Troubles under Trump administration sends global stocks down.
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Conviction for another U.S. rate hike before the end of the year faded after the minutes from the Federal Reserve's July meeting showed policymakers were increasingly wary of recent softness in inflation.
The minutes, published Wednesday, also indicated the Fed was set to begin reducing its $4.2 trillion portfolio of Treasury bonds and mortgage-backed securities.
Futures traders are pricing in about a 40% chance of a rate hike by the end of the year, down from roughly 50% before the Fed minutes.
The U.S. dollar index, which measures the greenback’s strength against a trade-weighted basket of six major currencies, was at 93.65 in early trade, off Wednesday's three-week high of 94.05.
Market players will focus on data on weekly jobless claims and the Philadelphia Fed manufacturing survey at 12:30 GMT to gauge the strength of the world's largest economy and how it will impact the Fed's view on monetary policy. There is also industrial production data at 13:15 GMT.
Global stock markets were mostly lower, as sentiment was dampened by worries over U.S. President Donald Trump's ability to implement his economic policies after he disbanded two high-profile business advisory councils.
The move came after several chief executives quit in protest over his tepid response to violence at a white nationalist rally over the weekend in Charlottesville, Virginia.
Stock markets across Asia ended mixed, despite lessening tensions from North Korea.
In Europe, shares were lower in mid-morning trade, with indices in Germany and France on track to snap a three-day winning streak.
Meanwhile, U.S. stock futures pointed to a lower open on Wall Street, with the major benchmarks down between 0.1%-and-0.3%.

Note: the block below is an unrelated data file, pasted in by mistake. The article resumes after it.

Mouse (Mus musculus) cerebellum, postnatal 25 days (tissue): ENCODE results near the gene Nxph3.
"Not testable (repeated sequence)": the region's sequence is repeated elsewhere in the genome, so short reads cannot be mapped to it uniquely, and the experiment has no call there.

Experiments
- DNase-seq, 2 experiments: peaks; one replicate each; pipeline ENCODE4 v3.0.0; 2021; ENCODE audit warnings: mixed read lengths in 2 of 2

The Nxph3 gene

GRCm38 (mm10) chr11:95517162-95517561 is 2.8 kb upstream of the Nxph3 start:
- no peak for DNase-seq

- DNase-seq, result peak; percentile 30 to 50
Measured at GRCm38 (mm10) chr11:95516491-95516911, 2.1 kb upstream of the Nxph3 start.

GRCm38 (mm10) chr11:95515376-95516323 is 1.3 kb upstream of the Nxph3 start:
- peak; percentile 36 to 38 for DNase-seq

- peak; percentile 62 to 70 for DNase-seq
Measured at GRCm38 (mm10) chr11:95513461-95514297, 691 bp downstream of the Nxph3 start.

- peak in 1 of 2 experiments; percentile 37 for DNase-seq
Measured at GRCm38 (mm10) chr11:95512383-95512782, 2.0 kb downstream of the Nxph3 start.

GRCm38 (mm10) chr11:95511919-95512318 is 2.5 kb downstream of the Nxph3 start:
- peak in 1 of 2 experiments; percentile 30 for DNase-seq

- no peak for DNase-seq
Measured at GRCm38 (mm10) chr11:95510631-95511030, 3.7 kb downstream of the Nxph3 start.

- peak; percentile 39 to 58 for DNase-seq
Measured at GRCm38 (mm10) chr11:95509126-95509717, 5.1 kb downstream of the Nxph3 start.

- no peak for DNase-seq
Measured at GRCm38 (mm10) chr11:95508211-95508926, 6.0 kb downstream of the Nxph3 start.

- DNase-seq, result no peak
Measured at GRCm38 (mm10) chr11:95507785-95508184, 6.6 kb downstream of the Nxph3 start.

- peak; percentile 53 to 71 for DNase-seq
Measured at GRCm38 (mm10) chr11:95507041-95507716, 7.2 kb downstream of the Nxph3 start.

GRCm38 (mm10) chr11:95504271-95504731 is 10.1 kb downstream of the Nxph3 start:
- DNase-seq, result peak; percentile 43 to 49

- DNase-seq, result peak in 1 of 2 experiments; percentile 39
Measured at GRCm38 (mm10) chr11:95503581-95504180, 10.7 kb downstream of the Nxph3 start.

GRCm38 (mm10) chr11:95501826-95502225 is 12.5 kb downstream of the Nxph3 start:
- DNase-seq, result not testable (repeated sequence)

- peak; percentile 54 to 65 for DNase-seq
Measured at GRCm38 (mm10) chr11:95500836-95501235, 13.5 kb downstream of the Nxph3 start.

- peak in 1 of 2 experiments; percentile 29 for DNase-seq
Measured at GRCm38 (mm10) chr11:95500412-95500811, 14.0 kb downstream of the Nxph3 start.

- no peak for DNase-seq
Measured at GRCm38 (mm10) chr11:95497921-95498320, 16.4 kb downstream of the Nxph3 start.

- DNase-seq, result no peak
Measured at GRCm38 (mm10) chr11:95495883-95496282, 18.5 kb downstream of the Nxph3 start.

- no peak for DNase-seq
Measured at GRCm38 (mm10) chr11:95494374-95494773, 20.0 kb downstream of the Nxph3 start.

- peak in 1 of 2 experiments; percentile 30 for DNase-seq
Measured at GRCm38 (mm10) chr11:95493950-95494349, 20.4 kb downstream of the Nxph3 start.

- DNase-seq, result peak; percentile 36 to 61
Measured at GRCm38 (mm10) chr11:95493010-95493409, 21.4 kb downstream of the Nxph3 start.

Dozens of companies are expected to release earnings today in one of the last big waves of the earnings season.
Retail heavyweight Wal-Mart and Chinese e-commerce giant Alibaba are due to report quarterly results ahead of the opening bell.
After the market closes, mall-based retailers Gap and Ross Store are expected to report.
Industrial metals extended this week's monster rally to hit fresh multi-year highs on expectation China's reform of its metals industry will curb supply against a backdrop of robust demand.
Zinc prices in London surged to their highest in almost a decade, while aluminum and copper hit their highest since 2014. Palladium prices also rallied to a 16-year high.
Meanwhile, Oil prices slumped to their lowest level in around three weeks after U.S. government data revealed a weekly climb in domestic production to the highest level in over two years.
Data from the U.S. Energy Information Administration showed that total domestic crude production edged up by 79,000 barrels a day to 9.5 million barrels a day last week, its highest level since July 2015.
U.S. crude was about 0.3% lower at $46.63 a barrel, adding to Wednesday's 1.6% slide. Global benchmark Brent slipped 0.2% to $50.16, after the previous session's 1% drop.